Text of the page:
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  • Writer's pictureDavid Eichholtz

Siri Berg Reviewed in Brooklyn Rail by David Rhodes, The Kabbalah Paintings From The 1980s


September 30, 2023

ArtSeen Siri Berg: The Kabbalah Paintings from the 1980s By David Rhodes Click here to read the review







Installation View: Siri Berg: The Kabbalah Paintings from the 1980s, David Richard Gallery, New York, 2023. Artwork Copyright © Siri Berg Estate. Courtesy David Richard Gallery. Photo: Yao Zu Lu.




ON VIEW

David Richard Gallery

The Kabbalah Paintings From The 1980s

September 5–October 5, 2023

New York


Siri Berg (1921–2020) was born in Stockholm, Sweden. She immigrated from war-ravaged Europe to the United States at nineteen years old. Her intense interest in color was formalized by studying with Austrian born Zita Querido—a former student and colleague of Hans Hofmann—at the Riverdale Fine Arts Society in New York. Color was a life-long passion, enhanced by Berg’s strong interest in the works and ideas of Johannes Itten and Josef Albers: she in fact taught Color Theory at the Parsons School of Design for more than thirty years.



Installation View: Siri Berg: The Kabbalah Paintings from the 1980s, David Richard Gallery, New York, 2023. Artwork Copyright © Siri Berg Estate. Courtesy David Richard Gallery. Photo: Yao Zu Lu.





Not content with manufactured paint, Berg mixed her own pigments, rigorously testing color on paper as well as exploring the potential of differently prepared canvas surfaces. This formal precision was not an end in itself, as we see in Berg’s “Kabbalah Paintings.” Berg stated in October 1984, “I plan to continue my exploration of how abstract painting can illuminate the mystical content and value of the Kabbalah.” She articulates this project perfectly...


"I became interested in the figurative presentation of the Ten Sefirot from The Kabbalistic treatise by Moses ben Jacob Cordovero (1522–1570) and was impressed by the simplicity of its form. What struck me was how a simple form could visually represent so complex and intellectually profound a subject matter […] Using color, value and design to express the ascending and descending order from the lowest to the highest - thus equating in visual language the lowest with the darkest and the lightest or the “light” with the lightest […] I was especially attracted to the configuration because in all my work I have used form, not as a design element but as a vehicle for the search for unending intellectual and creative expression. This has permitted me to probe, to stretch, to develop, to evolve without distraction and constraint.”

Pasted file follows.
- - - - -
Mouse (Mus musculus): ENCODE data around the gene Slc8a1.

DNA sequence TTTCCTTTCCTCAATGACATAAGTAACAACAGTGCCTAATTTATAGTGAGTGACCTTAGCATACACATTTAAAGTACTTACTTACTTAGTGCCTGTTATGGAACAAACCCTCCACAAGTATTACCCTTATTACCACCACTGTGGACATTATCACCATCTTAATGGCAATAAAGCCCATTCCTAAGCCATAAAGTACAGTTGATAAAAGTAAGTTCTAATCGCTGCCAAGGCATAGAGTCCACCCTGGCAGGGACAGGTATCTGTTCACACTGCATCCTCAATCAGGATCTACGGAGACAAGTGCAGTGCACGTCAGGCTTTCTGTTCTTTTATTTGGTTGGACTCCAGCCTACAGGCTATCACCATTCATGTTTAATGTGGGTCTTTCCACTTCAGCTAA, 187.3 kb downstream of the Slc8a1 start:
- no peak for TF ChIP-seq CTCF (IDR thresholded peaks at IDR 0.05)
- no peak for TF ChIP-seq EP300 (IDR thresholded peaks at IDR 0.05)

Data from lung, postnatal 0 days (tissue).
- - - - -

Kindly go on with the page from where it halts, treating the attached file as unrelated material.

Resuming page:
Installation View: Siri Berg: The Kabbalah Paintings from the 1980s, David Richard Gallery, New York, 2023. Artwork Copyright © Siri Berg Estate. Courtesy David Richard Gallery. Photo: Yao Zu Lu.




The ascending and descending gradations from light to dark seen in all the paintings are for Berg a way to “resolve opposing aspects of life as they relate to abstract art.” Take for example Kabbalah (1985) a horizontal 35-by-95-inch painting. The violet and yellow steps shift by degrees horizontally, along diagonal bands radiating across the painting from including two tilted squares. Only directly between the squares are the bands of even width, in the other directions they cease and the beginning of a continuous plane is implied. This negates simple patterning. The paintings are surely meditative, but not pacifying, as the introduction of this formal complexity introduces an anomaly, a question. The two sides of the painting are harmonized, but do not absorb each other in a straightforward synthesis. Nor is the painting symmetrical, the lightest central area radiating differently laterally and at different rates, even though the appearance of shadow doubled left to right is a slow rhythm that is not disturbed.


Kabbalah (1983–84) is a square format painting. The surface is textured and the diagonally oriented partial square of the composition is very close in value and tone. It literally takes time to appear optically to the eye: after this revelation the return to concealment is like an awareness of gentle, steady breathing. Berg finds another way to render and accommodate opposites without destroying either. This exhibition offers an opportunity to experience Berg’s thorough, and finely calibrated metaphysics. She is an artist deserving of much more exposure.


Contributor

David Rhodes is a New York-based artist and writer, originally from Manchester, UK.

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